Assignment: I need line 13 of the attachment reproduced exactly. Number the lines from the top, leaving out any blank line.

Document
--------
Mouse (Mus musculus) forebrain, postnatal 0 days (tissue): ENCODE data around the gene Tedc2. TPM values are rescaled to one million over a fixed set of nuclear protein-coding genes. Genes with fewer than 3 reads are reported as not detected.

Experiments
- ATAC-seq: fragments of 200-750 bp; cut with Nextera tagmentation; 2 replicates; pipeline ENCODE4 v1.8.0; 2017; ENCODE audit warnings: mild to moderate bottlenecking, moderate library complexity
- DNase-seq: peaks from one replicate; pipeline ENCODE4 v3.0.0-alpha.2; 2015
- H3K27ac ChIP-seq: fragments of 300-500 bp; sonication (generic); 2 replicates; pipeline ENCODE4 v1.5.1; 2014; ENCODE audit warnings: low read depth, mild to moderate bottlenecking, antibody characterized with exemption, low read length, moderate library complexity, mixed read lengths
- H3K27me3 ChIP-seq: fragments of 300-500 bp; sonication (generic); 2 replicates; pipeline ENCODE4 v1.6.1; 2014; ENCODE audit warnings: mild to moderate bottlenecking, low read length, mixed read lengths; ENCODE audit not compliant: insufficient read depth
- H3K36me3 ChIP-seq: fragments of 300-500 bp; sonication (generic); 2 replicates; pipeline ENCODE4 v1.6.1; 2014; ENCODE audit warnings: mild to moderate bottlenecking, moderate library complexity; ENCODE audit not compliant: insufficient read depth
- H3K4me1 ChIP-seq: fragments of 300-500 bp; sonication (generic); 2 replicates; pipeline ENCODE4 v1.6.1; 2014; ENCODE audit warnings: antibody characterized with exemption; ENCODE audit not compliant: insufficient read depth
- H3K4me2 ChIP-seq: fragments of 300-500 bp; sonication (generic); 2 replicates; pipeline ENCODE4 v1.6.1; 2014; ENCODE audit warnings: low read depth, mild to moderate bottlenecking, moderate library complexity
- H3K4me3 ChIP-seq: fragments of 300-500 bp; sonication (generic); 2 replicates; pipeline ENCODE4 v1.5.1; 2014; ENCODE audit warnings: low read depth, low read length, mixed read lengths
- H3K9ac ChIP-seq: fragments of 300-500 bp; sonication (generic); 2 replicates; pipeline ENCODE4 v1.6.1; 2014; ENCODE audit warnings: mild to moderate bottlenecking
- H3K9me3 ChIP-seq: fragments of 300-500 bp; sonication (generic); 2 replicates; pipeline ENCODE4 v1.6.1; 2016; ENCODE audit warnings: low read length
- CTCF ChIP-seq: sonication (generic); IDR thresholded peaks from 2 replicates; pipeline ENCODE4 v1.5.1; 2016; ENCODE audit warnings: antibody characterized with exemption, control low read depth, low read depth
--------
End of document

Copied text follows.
- CTCF ChIP-seq: sonication (generic); IDR thresholded peaks from 2 replicates; pipeline ENCODE4 v1.5.1; 2016; ENCODE audit warnings: antibody characterized with exemption, control low read depth, low read depth